I just could not stand the idea of one more Bakugan in our house.
I'd decided at the last minute to have a small party for Sawyer's sixth birthday. Nothing fancy (or expensive). Just pizza and cupcakes at the park after school.
I knew I'd be asked what he wanted for a gift, and since all he wants are Bakugan, I knew I had to come up with something else.
Thing is, this kid needs nothing. He already has a bazillion Bakugan (if you have no clue what they are, be thankful. They're magnetic plastic balls that open up into characters, and they battle with cards that are worth certain points. Makes no sense? You really want to know? Then click here). He does play with them, but seriously. Enough already. I also was not excited about how whiny he's become when he asks for a new toy and we say "No." Tears, the whole bit.
My child was ungrateful. It rankled.
So I decided that in lieu of presents, I would find a charity for which to collect donations. When you don't belong to a temple or church, it's a little more challenging to find ways to help.
I asked my friend who seems to know a lot about different charities. She sent me a list. I researched all of the organizations. Some were all about toys - which was great, but I thought it might be asking a lot of a just six year-old to see the toys - and then have to give them away.
I chose South County Outreach, a local charity that includes a food bank. I drove down there to check it out, and got a tour of the food pantry.
It's really amazing. They're helping around 900 families a month. The economy has not been kind. Clearly not everyone in Orange County is living like those women in The Real Housewives.
I told Sawyer the plan. At first he wasn't too enthused, but once we got to talking about how he'd be helping kids who didn't have food, he got on board.
I sent an email to all the parents of the kids Sawyer invited, asking if they would consider donating. A few brought a gift for Sawyer anyway, but everyone brought canned and boxed food items.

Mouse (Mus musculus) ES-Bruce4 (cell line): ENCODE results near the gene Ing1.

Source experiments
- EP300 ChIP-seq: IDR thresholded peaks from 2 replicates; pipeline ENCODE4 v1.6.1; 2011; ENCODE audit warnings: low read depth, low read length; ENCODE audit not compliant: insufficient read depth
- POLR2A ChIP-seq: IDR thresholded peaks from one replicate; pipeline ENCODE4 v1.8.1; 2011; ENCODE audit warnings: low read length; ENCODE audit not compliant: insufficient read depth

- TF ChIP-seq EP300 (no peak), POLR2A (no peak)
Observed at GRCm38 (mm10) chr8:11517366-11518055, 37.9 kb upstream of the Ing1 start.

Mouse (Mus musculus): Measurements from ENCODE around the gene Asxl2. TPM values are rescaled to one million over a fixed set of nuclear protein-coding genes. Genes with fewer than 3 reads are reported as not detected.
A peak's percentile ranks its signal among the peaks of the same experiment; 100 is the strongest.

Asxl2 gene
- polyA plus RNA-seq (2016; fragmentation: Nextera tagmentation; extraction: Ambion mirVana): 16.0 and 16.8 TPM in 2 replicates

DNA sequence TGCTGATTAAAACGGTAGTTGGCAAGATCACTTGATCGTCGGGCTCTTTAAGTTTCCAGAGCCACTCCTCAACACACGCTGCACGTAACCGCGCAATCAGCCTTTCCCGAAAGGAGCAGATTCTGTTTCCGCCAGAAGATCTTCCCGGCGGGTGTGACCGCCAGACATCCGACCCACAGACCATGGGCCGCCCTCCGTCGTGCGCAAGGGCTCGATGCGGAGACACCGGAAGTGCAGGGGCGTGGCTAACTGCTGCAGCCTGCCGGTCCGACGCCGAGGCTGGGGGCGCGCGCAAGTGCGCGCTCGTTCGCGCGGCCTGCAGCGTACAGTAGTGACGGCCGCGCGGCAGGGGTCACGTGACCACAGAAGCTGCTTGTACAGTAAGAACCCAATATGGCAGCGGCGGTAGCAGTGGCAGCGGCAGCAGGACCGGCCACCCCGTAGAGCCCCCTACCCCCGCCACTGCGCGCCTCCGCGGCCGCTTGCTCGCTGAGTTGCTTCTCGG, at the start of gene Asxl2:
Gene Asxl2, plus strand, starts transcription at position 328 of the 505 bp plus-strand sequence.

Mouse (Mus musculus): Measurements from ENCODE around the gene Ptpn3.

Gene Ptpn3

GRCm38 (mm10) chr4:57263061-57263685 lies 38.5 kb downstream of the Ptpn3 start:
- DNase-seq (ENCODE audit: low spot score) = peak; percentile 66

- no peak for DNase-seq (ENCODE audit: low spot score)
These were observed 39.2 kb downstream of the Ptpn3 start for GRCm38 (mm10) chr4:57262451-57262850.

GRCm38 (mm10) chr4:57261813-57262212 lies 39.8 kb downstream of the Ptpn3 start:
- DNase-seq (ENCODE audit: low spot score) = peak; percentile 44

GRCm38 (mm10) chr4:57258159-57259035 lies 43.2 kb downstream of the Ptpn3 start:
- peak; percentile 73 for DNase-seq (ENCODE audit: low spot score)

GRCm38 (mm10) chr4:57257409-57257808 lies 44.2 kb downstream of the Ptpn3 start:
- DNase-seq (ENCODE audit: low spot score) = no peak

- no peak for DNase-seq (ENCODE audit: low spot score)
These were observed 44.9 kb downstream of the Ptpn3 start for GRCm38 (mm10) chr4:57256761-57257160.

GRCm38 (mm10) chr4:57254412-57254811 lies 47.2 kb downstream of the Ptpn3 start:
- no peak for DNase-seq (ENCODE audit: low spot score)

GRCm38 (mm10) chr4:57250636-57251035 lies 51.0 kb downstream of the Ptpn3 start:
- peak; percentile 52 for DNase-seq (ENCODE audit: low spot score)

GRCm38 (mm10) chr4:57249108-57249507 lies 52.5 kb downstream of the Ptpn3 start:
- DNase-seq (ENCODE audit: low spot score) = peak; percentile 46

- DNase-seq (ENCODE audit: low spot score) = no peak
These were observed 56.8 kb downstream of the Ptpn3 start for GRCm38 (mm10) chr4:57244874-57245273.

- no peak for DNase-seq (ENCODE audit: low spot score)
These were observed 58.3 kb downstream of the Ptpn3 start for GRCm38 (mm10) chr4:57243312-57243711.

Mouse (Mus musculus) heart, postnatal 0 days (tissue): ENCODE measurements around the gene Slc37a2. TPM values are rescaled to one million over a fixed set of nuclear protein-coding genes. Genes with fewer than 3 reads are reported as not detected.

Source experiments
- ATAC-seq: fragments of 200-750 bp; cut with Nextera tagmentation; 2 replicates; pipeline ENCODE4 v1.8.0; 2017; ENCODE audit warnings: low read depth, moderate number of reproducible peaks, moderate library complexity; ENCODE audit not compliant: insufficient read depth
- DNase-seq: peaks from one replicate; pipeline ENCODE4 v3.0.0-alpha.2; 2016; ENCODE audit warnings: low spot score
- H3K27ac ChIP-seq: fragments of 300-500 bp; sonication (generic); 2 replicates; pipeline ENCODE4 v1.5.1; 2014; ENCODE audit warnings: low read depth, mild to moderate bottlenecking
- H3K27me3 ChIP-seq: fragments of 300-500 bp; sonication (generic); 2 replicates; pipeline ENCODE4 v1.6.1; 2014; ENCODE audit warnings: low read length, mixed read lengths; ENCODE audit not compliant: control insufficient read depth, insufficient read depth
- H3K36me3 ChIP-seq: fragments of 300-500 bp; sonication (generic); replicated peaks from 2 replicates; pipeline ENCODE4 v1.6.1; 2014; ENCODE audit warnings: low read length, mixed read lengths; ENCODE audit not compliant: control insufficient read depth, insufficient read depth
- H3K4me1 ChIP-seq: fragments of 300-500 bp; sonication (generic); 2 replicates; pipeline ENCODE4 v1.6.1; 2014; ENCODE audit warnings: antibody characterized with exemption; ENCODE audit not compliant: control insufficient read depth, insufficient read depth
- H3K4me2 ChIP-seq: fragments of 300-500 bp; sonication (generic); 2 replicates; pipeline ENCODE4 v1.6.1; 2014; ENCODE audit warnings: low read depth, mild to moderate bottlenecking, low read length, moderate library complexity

A neighbor also donated two big bags of books and another bag of toy cars and trucks - SCO likes to keep a selection of books and toys for kids who come in with their parents and have to wait, sometimes for more than an hour, while their parents fill out paperwork. The children can then take a toy or book home.
Today was the first chance I had to take Sawyer and Sage down to the food pantry to donate our items.
I told them that they were about to do something really important. I'm not sure they entirely got it. They've never had to worry about where their next meal was coming from. They've never had to do without - unless you're talking about a trip to Target where they weren't allowed to buy anything.
I backed the car up to unload. There were many families waiting in line, as it was the last day to pick up their Christmas dinners and gifts for the kids. There was a very happy little girl who'd just learned she could take home a used stuffed Barney.
I took out bag after bag of food from the car. They weigh all the donations for tax receipt purposes.
Our total? Sixty-two pounds of food donated. Thanks to Sawyer. I was very proud.
We took a short tour of the pantry so I could point out to the kids all the shelves of food and all the volunteers sorting all the donations.
Then it was on to the front office so we could arrange the books. As we were finishing, a woman came over. Her son loves Thomas the Train. She was thrilled as I handed her a book about him, and then picked another for her daughter.
We left. Of course I was happy, but you know, you always wonder what more you can do. There were so many families, with little kids. Grateful for a book, a toy, a can of corn, a box of spaghetti.
Not just a lesson for my children. It's a lesson for me, as well.
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